When my book club read Jane Eyre, only a few months after my initial read in 2008, one of our members talked a lot about how strong Jane was, and how Bronte used Jane’s strength and convictions to put forth a feminist novel. I’ve seen reviews where people have talked about this book being the opposite of feminist, and I disagree. I like the way that book club member presented it: Jane was poor but morally rich, whereas Rochester was the opposite. Had there been no Bertha in the attic and they’d been able to marry, they would never have been equal. As Jane feared before her almost-wedding, she would never have been able to hold him the way an equal would, even if he always loved her. He would always be superior to her in a worldly way. Instead, she clings to the strength of her morals and leaves him, and only comes back once two things happen. She gains family and an independence, and he is crippled and made dependent. They are more equal when they go to the church a second time, or perhaps Jane is elevated slightly above Rochester at that point.
But what about Bertha? How does Bertha fit into the idea of a feminist novel? All I can say to that is in the end, despite her imprisonment, she destroys her prison, maims her husband, and chooses her own end, much like Edna in The Awakening. I’d love to read a story about her, from her point of view (besides Wide Sargasso Sea, which I’ve read and liked, but where there are huge discrepancies in fact and personality from the original novel and so the two books are completely disconnected in my mind).
Bertha is another reason I don’t think Rochester is just a bastard (going back to that point…). Yes, he kept her locked up and hidden, and he didn’t tell people about her. That first point, I don’t fault him for. Locking up “mad” relatives – I use the quotes because it was often unclear if they were actually insane – was common practice. He could have done so many other things with her. He probably could have annulled his marriage in the beginning, leaving himself free but her culturally tainted. He didn’t. He could have locked her away in the house he had which wasn’t very healthy, in which case she probably would have died quickly and been off his hands. He didn’t. He could have sent her off to an institution, which would have treated her even worse. He didn’t. He could have slowly starved her, or in some other way harmed her. He didn’t. He could have left her to die in the fire. But he didn’t! He tried to rescue her. Even through his hatred, even through his bitterness at being tricked into marrying a woman who was already starting to go mad, even after losing Jane, he crippled and maimed himself in trying to rescue Bertha. Do I feel sorry for Bertha? Yeah. The poor woman needed help probably no doctor was qualified to give in that time period. But I don’t blame Rochester for hating her, or for keeping her locked up and under good care, which is more than an institution would have done for her. Was he wrong to keep her a secret? Selfish, perhaps, but as reputation was such an important part of life then, I’m not sure I could call it wrong. We all keep secrets, sometimes huge ones, even today. Are we wrong to have them?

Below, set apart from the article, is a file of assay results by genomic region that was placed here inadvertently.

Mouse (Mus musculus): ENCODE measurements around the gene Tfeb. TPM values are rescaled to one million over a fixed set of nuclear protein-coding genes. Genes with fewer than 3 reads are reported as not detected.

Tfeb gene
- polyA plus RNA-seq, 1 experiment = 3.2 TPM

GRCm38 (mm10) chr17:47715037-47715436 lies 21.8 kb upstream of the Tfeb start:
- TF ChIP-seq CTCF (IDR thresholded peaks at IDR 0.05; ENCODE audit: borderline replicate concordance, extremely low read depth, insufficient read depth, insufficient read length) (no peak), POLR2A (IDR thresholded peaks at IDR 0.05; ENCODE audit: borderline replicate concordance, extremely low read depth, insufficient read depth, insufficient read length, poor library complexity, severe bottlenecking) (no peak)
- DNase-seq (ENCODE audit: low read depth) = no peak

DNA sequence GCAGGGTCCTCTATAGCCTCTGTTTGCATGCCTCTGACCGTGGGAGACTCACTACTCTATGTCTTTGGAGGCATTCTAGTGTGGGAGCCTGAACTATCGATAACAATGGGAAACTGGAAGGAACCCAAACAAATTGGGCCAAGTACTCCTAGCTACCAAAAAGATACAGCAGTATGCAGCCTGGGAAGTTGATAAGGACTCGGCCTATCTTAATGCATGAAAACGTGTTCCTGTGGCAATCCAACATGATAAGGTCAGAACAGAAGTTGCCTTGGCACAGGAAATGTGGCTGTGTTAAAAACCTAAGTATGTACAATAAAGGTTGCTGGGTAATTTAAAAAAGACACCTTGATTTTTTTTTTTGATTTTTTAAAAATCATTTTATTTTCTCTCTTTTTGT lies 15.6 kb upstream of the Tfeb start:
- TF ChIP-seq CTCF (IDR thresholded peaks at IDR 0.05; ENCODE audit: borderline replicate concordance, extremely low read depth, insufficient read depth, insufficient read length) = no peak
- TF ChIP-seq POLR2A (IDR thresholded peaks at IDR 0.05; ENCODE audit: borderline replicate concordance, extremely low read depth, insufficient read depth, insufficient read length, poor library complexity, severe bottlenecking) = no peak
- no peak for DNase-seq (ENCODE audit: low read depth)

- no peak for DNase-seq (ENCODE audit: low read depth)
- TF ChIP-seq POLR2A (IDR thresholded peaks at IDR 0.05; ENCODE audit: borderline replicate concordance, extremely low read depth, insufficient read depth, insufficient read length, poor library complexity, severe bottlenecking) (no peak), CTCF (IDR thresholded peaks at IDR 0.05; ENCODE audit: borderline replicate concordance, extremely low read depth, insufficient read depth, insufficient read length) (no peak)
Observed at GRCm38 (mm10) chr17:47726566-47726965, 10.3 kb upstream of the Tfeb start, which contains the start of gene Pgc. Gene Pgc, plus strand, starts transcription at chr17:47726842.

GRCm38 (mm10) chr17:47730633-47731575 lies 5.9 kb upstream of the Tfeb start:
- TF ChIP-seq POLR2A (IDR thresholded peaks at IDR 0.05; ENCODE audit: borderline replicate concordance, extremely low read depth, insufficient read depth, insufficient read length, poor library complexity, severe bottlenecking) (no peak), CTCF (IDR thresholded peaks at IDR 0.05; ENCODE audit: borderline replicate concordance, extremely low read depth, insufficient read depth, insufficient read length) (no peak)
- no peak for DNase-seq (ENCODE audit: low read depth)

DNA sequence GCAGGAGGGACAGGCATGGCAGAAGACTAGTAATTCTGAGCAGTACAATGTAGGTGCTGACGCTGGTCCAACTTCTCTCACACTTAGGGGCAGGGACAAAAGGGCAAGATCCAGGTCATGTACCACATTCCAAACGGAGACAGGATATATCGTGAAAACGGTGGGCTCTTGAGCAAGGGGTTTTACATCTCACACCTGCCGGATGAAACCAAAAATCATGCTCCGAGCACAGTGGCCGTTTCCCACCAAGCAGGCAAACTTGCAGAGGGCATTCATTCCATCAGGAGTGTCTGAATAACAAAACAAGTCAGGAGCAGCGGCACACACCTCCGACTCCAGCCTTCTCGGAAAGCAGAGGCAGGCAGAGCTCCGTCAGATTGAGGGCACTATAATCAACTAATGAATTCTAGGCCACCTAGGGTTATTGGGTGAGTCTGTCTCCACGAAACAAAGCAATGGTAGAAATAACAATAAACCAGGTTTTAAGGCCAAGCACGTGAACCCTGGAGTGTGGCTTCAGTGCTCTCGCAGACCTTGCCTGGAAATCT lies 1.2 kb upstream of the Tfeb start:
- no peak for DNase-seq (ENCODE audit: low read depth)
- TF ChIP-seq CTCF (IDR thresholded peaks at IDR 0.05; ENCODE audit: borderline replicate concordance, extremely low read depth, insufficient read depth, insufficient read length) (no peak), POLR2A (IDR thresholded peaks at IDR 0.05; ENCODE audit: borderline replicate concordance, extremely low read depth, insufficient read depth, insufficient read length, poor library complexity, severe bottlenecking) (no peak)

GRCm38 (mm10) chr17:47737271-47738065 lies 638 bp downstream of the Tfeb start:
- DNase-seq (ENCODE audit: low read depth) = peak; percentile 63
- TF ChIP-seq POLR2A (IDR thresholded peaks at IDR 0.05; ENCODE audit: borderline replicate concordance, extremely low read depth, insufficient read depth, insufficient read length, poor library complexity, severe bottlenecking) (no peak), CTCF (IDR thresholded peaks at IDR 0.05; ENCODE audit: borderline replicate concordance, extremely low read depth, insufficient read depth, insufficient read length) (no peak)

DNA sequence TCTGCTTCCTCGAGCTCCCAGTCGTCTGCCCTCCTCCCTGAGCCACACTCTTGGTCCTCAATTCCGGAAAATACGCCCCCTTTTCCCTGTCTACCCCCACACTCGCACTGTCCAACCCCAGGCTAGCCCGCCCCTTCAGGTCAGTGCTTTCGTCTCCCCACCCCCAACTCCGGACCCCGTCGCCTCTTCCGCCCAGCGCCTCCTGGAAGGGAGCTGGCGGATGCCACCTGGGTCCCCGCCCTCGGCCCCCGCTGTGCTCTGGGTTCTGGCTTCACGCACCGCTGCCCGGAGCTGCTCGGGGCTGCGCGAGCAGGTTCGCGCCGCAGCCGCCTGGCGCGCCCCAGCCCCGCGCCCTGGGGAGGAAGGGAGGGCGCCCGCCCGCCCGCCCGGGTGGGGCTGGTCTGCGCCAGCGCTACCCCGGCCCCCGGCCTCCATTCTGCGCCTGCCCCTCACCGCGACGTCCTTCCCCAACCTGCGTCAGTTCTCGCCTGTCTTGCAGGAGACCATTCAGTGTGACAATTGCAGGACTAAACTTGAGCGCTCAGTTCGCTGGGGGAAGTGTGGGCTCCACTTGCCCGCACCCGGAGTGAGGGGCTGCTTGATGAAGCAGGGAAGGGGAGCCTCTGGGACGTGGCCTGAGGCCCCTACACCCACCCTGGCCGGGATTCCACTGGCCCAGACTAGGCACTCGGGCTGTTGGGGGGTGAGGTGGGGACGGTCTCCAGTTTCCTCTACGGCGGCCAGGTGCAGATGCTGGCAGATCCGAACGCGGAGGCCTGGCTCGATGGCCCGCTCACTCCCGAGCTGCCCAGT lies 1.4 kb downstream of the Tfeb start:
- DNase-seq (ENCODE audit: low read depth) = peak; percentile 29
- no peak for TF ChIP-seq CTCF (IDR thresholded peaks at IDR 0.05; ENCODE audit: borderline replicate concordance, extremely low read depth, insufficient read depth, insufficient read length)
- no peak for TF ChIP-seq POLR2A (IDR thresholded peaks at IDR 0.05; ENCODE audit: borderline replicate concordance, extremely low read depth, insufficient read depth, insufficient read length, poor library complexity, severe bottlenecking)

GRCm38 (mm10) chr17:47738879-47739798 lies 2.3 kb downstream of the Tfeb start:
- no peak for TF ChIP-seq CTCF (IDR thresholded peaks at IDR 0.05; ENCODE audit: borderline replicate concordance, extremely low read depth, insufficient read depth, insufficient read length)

The last question that Kelly had for me was how this book compared to other Gothic novels I’ve read. It’s an interesting question. Originally I meant to reread this last RIP season, but I ran out of time. When I reread now, I didn’t really feel the Gothic elements so strongly. Perhaps it’s because I knew what was coming already, but the mystery didn’t feel so mysterious and I was far more interested in the characters and their interactions. The part at Thornfield is balanced by Jane’s time on the moors with St John and her other cousins. While that section of the book is relatively short, it feels like half the book to me and is rather tedious, not at all Gothic in nature. I understand why it’s important to the book as a whole and I appreciate it being there, especially for the contrast between Rochester and St John (who I think is a complete bastard no matter how Christian he considers himself), or between love and companionship. Still, it takes away from that Gothic feel of the book and I’m glad I reread it now, rather than for RIP.
Okay so this is super-long already, so I think I’ll end with just a quick note on the version of Jane Eyre I chose for this reread. A couple years back, Jason gave me the Dame Darcy illustrated version of Jane Eyre. All throughout are lovely illustrations, some tiny, some full page, in the style shown on the cover. This replaced my old copy of Jane Eyre which was none too great, and I think the illustrations lend themselves perfectly to the story. It made the reread even more pleasant than it would have been otherwise!
Note: Originally read in January 2008. Reread (by audio) in October 2013. The audio (read by Wanda McCaddon) was good but not particularly noteworthy.